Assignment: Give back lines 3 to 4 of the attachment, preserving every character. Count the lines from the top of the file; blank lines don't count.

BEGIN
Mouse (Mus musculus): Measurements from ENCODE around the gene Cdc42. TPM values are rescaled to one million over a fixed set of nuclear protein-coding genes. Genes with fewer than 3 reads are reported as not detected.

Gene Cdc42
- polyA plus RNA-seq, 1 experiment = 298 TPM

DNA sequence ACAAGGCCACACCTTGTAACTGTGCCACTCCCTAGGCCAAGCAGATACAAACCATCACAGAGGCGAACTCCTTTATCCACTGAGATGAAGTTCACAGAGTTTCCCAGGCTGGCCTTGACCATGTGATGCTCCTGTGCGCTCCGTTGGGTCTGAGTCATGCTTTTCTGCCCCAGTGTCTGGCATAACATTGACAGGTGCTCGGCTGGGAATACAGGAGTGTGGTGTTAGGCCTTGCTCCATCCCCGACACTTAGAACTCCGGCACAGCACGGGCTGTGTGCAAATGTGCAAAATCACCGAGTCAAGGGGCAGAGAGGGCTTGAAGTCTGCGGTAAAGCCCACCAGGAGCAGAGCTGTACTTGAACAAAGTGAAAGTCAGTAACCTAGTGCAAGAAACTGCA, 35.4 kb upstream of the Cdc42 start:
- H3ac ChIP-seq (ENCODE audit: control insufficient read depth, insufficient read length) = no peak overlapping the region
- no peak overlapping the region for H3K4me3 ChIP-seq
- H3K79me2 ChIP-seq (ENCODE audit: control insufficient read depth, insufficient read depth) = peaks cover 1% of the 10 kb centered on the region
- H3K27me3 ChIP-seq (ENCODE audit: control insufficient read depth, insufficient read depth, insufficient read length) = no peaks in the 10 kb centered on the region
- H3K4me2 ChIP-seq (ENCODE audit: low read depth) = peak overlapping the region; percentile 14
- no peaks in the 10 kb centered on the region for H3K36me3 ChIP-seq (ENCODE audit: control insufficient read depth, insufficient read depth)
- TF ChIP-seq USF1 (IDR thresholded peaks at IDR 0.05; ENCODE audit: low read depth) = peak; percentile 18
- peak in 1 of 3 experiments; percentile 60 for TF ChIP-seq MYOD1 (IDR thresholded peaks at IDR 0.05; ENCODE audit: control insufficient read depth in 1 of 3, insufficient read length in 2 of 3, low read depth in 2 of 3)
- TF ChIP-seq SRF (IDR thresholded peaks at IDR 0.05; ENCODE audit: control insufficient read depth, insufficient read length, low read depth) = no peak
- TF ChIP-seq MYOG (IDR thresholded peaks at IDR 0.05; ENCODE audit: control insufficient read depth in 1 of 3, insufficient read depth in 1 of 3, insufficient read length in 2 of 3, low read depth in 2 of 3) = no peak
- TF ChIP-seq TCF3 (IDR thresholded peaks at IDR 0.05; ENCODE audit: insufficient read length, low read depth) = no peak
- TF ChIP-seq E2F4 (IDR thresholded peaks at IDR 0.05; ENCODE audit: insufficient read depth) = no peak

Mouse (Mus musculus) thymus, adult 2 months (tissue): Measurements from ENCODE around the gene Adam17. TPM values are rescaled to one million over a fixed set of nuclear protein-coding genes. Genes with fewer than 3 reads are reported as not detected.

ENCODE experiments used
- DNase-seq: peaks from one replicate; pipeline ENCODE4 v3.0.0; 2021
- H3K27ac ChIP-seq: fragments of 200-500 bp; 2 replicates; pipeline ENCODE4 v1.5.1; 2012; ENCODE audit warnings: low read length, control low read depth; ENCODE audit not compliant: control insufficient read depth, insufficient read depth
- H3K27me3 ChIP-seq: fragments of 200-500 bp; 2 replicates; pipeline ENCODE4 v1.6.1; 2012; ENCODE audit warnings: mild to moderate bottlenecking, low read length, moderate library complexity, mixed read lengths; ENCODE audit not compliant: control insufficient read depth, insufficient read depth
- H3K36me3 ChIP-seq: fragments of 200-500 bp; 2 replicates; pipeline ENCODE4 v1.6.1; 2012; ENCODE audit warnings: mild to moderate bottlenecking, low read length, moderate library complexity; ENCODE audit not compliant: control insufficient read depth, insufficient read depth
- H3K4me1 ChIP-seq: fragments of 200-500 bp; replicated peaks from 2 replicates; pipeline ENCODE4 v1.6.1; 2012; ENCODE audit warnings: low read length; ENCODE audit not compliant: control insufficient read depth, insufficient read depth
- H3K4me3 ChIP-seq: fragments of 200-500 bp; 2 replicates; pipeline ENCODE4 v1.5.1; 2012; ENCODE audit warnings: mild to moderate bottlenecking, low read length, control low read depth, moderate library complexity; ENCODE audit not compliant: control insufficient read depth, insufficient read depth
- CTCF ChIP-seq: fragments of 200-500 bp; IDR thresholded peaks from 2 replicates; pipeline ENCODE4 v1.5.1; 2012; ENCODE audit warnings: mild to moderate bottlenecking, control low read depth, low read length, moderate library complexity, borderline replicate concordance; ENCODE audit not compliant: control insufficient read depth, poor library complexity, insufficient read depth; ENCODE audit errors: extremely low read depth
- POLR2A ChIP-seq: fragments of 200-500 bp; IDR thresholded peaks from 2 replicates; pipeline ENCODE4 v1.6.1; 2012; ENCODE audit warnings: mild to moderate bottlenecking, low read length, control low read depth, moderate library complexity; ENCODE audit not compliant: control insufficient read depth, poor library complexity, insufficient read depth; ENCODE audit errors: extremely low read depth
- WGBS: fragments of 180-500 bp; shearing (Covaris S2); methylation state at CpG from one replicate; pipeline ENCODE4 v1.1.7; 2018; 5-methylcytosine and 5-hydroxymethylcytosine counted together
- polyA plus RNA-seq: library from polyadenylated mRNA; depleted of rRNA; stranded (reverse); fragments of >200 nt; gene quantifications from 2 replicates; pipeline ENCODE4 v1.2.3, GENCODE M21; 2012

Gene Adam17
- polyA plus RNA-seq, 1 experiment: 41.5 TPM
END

- polyA plus RNA-seq, 1 experiment = 298 TPM

DNA sequence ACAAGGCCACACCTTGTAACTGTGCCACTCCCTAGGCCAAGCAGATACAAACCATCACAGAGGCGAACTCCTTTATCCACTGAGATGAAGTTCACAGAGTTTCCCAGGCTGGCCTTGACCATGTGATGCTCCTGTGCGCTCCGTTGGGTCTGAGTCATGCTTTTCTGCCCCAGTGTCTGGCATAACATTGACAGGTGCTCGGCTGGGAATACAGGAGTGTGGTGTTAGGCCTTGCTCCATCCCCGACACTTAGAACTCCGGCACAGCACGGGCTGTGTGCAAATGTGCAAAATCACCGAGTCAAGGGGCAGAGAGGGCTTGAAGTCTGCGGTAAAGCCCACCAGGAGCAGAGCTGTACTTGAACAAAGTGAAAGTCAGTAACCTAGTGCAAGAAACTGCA, 35.4 kb upstream of the Cdc42 start: